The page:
Online Banking for SMBs: Like Playing Russian Roulette

P. Musich
P. Musich

Summary Bullets:                

  • Before enabling online banking for payroll or other payments, SMB IT personnel should carefully review the bank’s security procedures and understand what guarantees the bank offers for securing funds against cyber losses.
  • SMB IT managers should take special pains to educate the payroll manager on the risks and safe online behavior, and encourage hyper-vigilance in conducting company business online.  If possible, a system should be dedicated to online banking, and blocked from accessing any other web sites or email.

Past studies have indicated that small and medium-sized businesses (SMBs) and non-profits are a target for cyber criminals because they don’t have the same level of protection that larger companies do.  That is especially true for small and medium-sized banks, because they don’t have the same sophisticated online banking cyber-fraud controls that large banks have.  That could be why the SMB/non-profit market has become so attractive to security vendors such as McAfee, which in the last year has made a concerted push to improve its presence and offerings for that market segment.  In fact, security for SMBs is pegged to be about a $5.1 billion opportunity.  Besides that bull’s eye they’re sporting on their backs, there’s another reason for SMBs and non-profits to be hyper vigilant about protecting their finances:  should cyber thieves manage to gain access to their online bank accounts and steal their money, they are legally held responsible for the loss – not the bank.  A Tennessee construction company found that out the hard way, according to security blogger Brian Krebs.  Cyber thieves using the widely available Zeus Trojan toolkit managed to steal an employee’s user credentials as the user logged on to the firm’s online banking site, redirect the employee to a fake web page that claimed the bank’s site was under maintenance, and hijacked the employee’s online banking session to put through multiple fake payroll payments to a series of money mules.  For some unknown reason, the bank failed to call the company for approval before it processed the automated clearing house payments, even though it had done so on a regular basis before the breach.   Despite that lapse on the part of the bank, the construction company was left holding the bag.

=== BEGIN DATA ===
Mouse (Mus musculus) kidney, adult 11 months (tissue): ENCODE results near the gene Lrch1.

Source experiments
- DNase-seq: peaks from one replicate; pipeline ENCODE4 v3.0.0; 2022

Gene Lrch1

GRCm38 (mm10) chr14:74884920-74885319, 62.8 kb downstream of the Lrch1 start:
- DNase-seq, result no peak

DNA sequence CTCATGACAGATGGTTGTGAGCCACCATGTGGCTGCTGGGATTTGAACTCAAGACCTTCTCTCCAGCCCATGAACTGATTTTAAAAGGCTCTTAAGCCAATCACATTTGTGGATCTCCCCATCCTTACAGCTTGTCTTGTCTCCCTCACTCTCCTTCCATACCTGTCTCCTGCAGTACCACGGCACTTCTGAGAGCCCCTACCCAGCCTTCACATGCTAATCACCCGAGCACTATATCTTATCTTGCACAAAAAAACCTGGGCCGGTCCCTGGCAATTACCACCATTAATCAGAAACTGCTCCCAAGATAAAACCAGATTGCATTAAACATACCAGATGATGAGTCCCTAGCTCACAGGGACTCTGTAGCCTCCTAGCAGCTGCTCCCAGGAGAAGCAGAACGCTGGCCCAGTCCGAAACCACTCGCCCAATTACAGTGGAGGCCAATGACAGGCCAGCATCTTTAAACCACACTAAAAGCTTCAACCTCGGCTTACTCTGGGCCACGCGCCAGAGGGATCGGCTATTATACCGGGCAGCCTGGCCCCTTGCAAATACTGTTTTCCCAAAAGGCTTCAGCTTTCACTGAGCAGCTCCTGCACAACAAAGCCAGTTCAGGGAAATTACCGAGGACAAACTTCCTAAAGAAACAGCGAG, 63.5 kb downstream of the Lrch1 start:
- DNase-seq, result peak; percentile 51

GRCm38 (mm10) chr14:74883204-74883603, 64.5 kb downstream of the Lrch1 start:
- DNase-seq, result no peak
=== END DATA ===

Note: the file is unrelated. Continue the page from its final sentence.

Online banking is a great time saver for accounting folks, and banks make it very easy and tempting to use it in place of more traditional banking activities.  There’s a good reason for that:  it reduces the bank’s operating overhead, making its operations more profitable.  And since they are not on the hook for cyber losses related to their business customers, it’s a win/win for them (which is not the case for individual online banking users, who are for the most part protected by law against cyber losses).  There are very few if any banks that insure commercial accounts against cyber losses.

What do you think?

Please log in using one of these methods to post your comment: Logo

You are commenting using your account. Log Out /  Change )

Twitter picture

You are commenting using your Twitter account. Log Out /  Change )

Facebook photo

You are commenting using your Facebook account. Log Out /  Change )

Connecting to %s

This site uses Akismet to reduce spam. Learn how your comment data is processed.